“Electric Vehicle Sales Event: REV Up Your Ride” will run from April 1 to June 30, and will be promoted in Garfield, Eagle and Pitkin counties.
Buyers can take advantage of deals on plug-in hybrid vehicles, which can also run for longer distances on a gasoline engine, and battery electric vehicles, which operate solely on electricity. Buyers will also be able to tap into state and federal tax credits, whether they purchase or lease the new EVs.
Garfield Clean Energy is working on the project with Refuel Colorado Fleets, a statewide program that promotes alternative transportation fuels such as electricity and compressed natural gas. CLEER staffers Heather McGregor and Matt Shmigelsky are coordinating the effort.
CORE is also funding the effort, along with City of Aspen, Town of Snowmass Village, City of Glenwood Springs, Eagle County, Town of Vail, Town of Avon and Holy Cross Energy, and in-kind support from Garfield County Public Health and Walking Mountains Science Center.
Electric vehicles generate about 40 percent less carbon emissions than comparable gasoline-powered vehicles, according to the U.S. Department of Energy. They are also less costly to operate, with reduced maintenance needs and fuel that costs the equivalent of about $1.10 per gallon.
Legislator attacks alternative fuel vehicle tax credits
Senate bill would instead direct funds to highway projects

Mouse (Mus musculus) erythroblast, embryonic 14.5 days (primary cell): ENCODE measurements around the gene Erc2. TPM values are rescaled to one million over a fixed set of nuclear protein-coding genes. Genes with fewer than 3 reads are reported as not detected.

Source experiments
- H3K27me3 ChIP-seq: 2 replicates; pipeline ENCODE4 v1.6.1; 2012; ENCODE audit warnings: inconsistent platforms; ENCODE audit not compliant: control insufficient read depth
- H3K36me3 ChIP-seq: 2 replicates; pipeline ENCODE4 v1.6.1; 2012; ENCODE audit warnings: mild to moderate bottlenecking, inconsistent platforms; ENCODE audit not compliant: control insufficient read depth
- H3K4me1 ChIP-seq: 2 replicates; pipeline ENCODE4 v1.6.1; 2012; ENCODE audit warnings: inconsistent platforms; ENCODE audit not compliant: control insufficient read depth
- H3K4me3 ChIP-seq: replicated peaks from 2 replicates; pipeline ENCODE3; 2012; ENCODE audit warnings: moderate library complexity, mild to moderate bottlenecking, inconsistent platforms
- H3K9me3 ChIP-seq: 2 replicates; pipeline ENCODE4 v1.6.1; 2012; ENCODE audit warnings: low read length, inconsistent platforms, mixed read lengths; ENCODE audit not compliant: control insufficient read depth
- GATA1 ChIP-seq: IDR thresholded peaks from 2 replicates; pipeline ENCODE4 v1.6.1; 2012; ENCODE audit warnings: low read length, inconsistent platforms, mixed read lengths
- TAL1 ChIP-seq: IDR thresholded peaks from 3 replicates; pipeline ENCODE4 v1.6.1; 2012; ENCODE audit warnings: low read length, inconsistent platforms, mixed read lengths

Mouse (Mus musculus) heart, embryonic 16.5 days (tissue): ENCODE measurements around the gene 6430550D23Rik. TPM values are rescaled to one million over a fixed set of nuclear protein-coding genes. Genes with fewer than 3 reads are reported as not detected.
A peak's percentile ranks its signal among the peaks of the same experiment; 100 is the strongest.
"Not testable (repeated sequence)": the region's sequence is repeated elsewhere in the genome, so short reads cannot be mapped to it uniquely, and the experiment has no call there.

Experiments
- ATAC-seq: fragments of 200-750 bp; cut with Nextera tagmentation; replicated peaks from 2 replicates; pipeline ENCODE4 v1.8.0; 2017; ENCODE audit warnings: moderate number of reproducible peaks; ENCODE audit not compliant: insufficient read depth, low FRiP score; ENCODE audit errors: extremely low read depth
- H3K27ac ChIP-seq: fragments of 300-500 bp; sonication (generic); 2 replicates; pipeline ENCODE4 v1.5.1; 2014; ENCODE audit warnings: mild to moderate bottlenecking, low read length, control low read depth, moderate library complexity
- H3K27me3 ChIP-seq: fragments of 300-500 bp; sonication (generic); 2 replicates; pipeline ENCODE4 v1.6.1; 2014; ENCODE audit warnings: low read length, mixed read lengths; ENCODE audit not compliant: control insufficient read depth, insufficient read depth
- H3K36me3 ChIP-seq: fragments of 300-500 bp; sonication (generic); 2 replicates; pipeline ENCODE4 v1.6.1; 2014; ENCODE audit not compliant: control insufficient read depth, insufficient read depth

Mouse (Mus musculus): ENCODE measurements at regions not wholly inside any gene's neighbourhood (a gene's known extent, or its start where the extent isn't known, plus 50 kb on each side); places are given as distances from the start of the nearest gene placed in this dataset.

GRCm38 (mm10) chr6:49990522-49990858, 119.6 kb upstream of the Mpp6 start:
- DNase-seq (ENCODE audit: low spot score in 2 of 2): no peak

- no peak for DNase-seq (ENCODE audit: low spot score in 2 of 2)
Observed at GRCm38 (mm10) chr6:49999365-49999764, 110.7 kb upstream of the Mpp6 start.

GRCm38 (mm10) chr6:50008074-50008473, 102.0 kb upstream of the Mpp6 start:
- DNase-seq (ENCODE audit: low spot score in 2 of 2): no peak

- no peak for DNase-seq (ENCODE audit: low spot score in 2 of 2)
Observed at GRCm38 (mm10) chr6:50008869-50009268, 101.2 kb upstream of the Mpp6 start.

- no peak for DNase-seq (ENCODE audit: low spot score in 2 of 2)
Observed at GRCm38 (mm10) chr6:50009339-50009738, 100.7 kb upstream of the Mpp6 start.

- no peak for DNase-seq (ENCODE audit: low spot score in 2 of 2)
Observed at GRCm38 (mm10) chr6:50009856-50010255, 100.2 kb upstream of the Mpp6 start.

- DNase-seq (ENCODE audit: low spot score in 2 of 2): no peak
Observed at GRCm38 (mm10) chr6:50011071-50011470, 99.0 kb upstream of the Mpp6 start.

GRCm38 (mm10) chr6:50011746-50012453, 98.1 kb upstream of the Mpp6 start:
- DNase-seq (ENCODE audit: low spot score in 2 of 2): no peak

A Front Range legislator wants to ditch the state tax credits that help lower costs for alternative fuel cars and trucks, including electric, propane and compressed natural gas (CNG) vehicles.
State Sen. Vicki Marble, R-Fort Collins, would instead direct the estimated $7.6 million per year that would have been awarded in tax credits to fund the state’s budget for highways.
Marble introduced Senate Bill 188 on Feb. 14, and it’s set for a hearing today in the state Senate Finance Committee.
Marble’s bill would end the alternative fuel vehicle tax credits at the end of 2017. They are currently scheduled to taper off in the coming years and end in 2021. For 2017, tax credits are capped at $5,000 for passenger cars and up to $20,000 for heavy-duty transport trucks.
State tax credits for alternative fuel cars and trucks were first put in place in 2014 to promote more use of domestic fuels for transportation. A 2016 bill, sponsored by state Rep. Bob Rankin, R-Carbondale, simplified the tax credit calculations and expanded the program to include heavy-duty trucks.